Victoria Station, ten o'clock, the morning of your own historic departure on the most glamorous and romantic of trains.
At eleven sharp, the train moves off to an almost audible sigh of pleasure. There's a glass of champagne in front of you, and the adventure has begun: this marvellous, memorable journey.
As the train travels through the pretty, undulating Kent countryside, lunch is served. The quality of the food and service on this great train is almost as famous as the train itself
All too soon, it seems, come the spectacular views of Folkestone's picturesque fishing port as the train heads out towards the cross-channel ferry. Yet only a two-hour sail —
FANNY CLAYTON AWAKES TO LIFE
With an effort Luke Fitzwilliam averted his eyes from the landscape outside the railway-carriage window and settled down to a perusal of the papers he had just bought. Shortly afterward the train slowed down and finally stopped. Luke looked out the window. They were in a large-looking station with many platforms. He caught sight of a bookstall some way up the platform with a placard: "Derby results". Luke opened the door, jumped out and ran towards the book-stall. A moment later he was staring with a broad grin at a few smudged lines in the stop press. "Derby Results Jujube the II, Mazeppa, Clarigold".
He folded the paper, still grinning to himself and turned back — to face emptiness. In the excitement of Jujube the II's victory, his train had slipped out of the station unnoticed by him.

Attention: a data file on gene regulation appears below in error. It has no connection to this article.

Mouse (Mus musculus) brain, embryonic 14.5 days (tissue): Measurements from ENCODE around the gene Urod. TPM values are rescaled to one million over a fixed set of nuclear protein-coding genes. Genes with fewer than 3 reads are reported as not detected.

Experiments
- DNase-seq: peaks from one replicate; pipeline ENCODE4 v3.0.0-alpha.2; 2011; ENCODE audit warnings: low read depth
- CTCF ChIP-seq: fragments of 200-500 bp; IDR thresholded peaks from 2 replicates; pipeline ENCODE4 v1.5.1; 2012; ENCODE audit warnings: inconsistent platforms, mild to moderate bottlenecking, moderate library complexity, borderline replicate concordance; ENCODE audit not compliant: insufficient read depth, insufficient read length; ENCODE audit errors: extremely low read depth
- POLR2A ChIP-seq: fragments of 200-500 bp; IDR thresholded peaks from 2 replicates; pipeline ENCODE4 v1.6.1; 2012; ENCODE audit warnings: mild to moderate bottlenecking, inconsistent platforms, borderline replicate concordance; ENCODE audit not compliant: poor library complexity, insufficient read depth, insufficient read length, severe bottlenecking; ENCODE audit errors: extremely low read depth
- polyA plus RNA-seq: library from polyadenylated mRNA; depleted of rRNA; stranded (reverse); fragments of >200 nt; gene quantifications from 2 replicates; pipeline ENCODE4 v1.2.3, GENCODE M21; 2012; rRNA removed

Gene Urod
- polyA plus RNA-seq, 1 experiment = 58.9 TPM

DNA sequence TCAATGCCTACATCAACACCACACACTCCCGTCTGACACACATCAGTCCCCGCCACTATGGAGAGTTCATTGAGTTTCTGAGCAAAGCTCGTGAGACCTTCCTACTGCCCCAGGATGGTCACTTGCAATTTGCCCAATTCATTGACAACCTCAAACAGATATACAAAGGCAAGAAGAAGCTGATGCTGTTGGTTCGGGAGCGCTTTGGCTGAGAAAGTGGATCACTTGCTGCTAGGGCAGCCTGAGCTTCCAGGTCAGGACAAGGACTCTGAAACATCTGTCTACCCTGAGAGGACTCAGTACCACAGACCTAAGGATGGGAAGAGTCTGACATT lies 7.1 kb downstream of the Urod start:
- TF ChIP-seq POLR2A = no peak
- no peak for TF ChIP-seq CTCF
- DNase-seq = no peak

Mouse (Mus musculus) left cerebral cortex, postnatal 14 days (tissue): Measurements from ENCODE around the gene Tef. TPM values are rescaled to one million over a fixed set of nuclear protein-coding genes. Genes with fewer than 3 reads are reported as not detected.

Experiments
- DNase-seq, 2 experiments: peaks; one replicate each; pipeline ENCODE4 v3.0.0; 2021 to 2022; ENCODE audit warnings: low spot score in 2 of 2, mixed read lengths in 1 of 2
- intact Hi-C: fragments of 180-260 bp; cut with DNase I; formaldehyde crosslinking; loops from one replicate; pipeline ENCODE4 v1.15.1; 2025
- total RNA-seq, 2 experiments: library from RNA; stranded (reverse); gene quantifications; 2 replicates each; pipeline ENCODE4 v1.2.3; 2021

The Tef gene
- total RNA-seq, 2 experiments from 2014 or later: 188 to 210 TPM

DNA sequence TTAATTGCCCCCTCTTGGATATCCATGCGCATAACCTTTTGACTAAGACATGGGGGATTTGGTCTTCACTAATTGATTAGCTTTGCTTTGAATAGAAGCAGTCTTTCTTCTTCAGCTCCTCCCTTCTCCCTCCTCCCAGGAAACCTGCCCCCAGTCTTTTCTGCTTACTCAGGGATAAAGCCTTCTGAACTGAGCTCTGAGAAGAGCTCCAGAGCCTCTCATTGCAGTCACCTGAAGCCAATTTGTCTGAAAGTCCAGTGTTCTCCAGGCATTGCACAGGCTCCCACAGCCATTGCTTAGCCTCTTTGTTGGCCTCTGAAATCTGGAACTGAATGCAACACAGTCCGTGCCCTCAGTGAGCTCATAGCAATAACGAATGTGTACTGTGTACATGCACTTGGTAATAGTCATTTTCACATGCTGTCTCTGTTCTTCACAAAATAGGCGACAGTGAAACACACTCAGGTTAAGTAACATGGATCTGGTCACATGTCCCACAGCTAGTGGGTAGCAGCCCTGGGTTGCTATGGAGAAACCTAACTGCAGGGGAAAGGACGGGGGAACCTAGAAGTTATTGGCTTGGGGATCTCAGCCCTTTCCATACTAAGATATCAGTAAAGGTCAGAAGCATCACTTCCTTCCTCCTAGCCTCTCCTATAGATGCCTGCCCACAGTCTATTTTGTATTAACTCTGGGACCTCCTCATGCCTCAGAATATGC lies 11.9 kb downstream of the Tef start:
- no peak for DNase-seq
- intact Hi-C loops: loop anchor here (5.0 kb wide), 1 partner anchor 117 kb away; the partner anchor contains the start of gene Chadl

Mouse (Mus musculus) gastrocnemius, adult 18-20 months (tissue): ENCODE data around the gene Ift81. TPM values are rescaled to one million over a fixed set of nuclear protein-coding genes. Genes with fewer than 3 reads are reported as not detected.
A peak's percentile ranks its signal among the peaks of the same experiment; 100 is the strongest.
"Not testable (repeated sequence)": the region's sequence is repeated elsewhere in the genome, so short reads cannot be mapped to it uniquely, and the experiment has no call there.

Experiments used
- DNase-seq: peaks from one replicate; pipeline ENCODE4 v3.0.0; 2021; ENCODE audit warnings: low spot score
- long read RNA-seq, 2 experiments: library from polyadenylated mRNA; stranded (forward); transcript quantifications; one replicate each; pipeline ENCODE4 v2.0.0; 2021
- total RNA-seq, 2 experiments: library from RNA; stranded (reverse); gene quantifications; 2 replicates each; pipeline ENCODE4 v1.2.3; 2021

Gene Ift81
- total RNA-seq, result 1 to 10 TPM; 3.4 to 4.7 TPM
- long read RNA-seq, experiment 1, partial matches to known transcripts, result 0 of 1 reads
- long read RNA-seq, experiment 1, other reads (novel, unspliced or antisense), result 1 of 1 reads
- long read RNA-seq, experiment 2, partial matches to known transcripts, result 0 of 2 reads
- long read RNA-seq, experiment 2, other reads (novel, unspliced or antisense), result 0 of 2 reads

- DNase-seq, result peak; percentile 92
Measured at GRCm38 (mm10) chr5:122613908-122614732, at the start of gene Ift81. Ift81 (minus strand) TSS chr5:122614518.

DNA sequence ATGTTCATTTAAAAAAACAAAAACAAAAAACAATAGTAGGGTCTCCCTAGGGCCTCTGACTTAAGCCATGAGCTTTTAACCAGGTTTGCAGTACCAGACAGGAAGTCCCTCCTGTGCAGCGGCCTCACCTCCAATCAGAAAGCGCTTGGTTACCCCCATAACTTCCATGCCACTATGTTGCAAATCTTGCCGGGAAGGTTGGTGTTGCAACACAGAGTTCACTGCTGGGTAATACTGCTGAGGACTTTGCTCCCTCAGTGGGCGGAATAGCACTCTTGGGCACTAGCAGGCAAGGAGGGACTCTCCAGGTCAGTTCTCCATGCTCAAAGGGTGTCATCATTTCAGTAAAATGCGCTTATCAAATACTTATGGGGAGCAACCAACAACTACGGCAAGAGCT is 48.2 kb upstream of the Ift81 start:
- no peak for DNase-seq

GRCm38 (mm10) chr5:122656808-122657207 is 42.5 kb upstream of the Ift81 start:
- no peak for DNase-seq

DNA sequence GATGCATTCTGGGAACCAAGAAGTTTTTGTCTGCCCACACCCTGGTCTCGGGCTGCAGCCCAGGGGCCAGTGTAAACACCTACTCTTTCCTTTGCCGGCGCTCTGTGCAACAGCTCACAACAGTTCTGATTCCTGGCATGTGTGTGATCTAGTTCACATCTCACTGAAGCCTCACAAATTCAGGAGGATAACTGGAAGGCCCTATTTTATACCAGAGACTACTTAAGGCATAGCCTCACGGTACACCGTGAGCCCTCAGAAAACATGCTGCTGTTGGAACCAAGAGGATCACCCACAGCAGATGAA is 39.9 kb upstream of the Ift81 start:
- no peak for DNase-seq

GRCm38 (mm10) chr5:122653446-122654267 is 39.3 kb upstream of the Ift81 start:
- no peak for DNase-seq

"When the devil did that train go out?" he demanded of a gloomy-looking porter.
The latter replied:
"What train? There has been no train since 3.14."
"There was a train just now. I got out of it. The boat express."
The porter replied austerely:
"The boat-express don't stop anywhere till London."
"But it did," Luke assured him. "I got out of it."
"No stop anywhere till London," repeated the porter immovably.
"It stopped at this very platform and I got out of it, I tell you."
Faced by facts, the porter changed his ground. "You didn't ought to have done," he said reproachfully. "It don't stop here."
"But it did."
"That was signal, that was. Signal against it. It didn't what you'd call 'stop'."
"I'm not so good at these fine distinctions as you are," said Luke. "The point is, what do I do next?"
The porter, a man of slow ideas, repeated reproachfully:" You didn't ought to have got out."
"We'll admit that," said Luke. "What I'm trying to get at is, what do you, a man experienced in the service of the railway company, advise me to do now?"
"You're asking what you'd better do?"
"That," said Luke, "is the idea. There are, I presume, trains that stop, really officially stop, here?"